Formula One title favorite Lewis Hamilton has been the target of racist messages at a Web site aimed at promoting his failure in the decisive Brazilian Grand Prix on Sunday.
The Web site www.pinchalaruedadehamilton.com (or Burst Hamilton’s Tires) asks visitors to place images of pins, nails and porcupines on the Interlagos track to try to keep F1’s first black driver from finishing Sunday’s decisive race.
Visitors are invited to “leave a message to Hamilton,” and many of them are full of racism and obscenities.
The Web site says, in Spanish, that “Hamilton cannot finish the race” and that “We want Hamilton to lose.”
Formula One’s governing body condemned the Web site, according to Brazilian media, saying that it is against any act of “discrimination and prejudice.”
FIA this year launched an anti-racism campaign after Spanish fans taunted Hamilton during testing in Spain. Hamilton last year was at odds with Spain’s two-time world champion Fernando Alonso when the pair raced for McLaren.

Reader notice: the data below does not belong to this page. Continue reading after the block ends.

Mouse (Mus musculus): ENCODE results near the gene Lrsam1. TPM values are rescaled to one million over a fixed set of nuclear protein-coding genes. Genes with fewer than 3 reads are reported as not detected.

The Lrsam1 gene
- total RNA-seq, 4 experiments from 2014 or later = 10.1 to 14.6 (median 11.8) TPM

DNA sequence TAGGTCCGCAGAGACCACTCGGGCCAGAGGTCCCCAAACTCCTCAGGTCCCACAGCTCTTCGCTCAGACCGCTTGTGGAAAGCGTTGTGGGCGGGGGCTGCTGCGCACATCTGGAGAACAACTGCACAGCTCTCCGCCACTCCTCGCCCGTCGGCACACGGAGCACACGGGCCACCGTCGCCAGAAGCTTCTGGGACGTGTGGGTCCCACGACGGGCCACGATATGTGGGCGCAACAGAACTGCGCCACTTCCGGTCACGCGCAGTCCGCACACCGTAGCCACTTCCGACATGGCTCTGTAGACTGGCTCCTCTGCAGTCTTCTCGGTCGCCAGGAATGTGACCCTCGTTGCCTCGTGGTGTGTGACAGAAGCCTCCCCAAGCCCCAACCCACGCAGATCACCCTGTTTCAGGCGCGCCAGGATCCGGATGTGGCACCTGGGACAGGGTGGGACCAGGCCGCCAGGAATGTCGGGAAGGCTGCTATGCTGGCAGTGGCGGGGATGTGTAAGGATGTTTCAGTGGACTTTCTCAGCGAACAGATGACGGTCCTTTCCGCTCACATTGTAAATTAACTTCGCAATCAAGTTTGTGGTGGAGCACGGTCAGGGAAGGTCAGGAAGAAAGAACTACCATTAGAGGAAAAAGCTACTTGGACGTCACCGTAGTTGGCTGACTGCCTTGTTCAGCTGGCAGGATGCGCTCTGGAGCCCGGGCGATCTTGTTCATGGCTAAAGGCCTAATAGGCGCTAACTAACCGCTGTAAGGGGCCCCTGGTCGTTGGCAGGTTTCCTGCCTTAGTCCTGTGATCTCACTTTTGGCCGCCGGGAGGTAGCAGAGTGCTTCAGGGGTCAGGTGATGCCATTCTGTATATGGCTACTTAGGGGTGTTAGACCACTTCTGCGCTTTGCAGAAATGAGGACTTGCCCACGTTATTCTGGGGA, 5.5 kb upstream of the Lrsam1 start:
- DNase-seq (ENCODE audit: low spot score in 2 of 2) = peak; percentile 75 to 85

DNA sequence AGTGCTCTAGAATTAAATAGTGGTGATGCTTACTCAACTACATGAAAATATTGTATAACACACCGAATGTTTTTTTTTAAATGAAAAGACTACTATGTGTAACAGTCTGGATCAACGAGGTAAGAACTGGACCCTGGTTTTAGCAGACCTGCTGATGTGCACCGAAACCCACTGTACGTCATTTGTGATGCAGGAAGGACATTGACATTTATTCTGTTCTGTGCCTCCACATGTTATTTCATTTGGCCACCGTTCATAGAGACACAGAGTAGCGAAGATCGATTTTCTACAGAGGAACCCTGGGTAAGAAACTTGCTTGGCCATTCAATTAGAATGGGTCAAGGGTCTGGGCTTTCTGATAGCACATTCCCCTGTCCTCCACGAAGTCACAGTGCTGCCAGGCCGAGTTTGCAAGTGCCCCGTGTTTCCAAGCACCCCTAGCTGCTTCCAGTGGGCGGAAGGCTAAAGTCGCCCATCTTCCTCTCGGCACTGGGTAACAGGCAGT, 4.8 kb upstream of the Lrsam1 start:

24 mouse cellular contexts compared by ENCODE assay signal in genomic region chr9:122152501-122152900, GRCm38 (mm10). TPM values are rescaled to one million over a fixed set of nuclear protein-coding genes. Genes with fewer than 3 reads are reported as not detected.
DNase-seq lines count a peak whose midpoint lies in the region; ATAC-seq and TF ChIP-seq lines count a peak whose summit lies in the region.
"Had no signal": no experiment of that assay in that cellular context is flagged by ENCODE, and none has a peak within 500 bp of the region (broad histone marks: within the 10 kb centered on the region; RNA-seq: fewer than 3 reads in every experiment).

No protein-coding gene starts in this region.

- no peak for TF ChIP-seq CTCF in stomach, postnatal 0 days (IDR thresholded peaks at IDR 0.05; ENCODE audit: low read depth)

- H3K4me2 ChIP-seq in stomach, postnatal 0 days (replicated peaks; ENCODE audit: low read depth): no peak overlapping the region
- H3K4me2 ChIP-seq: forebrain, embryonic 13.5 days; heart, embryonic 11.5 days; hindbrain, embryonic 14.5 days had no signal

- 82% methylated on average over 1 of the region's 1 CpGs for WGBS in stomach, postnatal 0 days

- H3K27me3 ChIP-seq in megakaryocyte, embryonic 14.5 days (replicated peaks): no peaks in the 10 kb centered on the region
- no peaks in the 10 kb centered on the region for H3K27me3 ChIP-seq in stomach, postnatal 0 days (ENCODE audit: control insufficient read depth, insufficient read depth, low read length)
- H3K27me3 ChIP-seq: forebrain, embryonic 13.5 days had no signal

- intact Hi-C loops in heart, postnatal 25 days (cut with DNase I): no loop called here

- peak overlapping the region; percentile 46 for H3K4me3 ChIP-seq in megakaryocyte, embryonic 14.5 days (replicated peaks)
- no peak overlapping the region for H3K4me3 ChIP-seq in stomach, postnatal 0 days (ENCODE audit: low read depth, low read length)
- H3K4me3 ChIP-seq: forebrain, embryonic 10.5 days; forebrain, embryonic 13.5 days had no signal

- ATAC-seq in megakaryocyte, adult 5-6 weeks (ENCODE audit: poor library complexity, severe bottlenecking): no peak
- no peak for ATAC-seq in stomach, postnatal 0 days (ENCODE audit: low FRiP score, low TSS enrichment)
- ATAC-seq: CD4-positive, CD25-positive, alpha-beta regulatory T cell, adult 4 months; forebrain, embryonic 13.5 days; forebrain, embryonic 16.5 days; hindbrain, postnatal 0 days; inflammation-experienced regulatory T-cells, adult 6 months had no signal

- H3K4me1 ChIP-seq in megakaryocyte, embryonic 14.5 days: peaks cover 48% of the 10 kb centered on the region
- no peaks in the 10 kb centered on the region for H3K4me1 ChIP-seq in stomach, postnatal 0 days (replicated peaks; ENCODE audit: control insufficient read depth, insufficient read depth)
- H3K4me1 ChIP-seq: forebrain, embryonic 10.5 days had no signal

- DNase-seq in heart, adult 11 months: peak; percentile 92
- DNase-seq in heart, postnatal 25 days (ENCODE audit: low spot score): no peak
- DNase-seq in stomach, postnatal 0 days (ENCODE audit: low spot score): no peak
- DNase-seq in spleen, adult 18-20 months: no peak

Hamilton enters the final race of the year with a chance to win his first title and become F1’s youngest champion at age 23. He has a seven-point advantage over Ferrari’s Brazilian driver Felipe Massa, and can win the championship by finishing fifth or better on Sunday.
‘The car has let down the drivers’
Vijay Mallya has not lost his trust in the race-crafts of either Giancarlo Fisichella or Adrian Sutil and Force India’s flamboyant owner believes it was actually the VJM01 car which let down the drivers this season.
Mallya, who confirmed in China that the outfit would retain both the drivers for the next season, said it was a combination of factors that didn’t allow Force India break the duck so far this season.
“I was asked whether I was making any changes to the drivers, and I said no. Once we get the car sorted out, I think these guys will perform, because I think they have the talent to perform,” Mallya said, ahead of the Brazilian Grand Prix.
“I think that it’s been a combination of many things this year. There have been occasions on which my drivers have made mistakes, but more often than not, the car has let them down,” he said.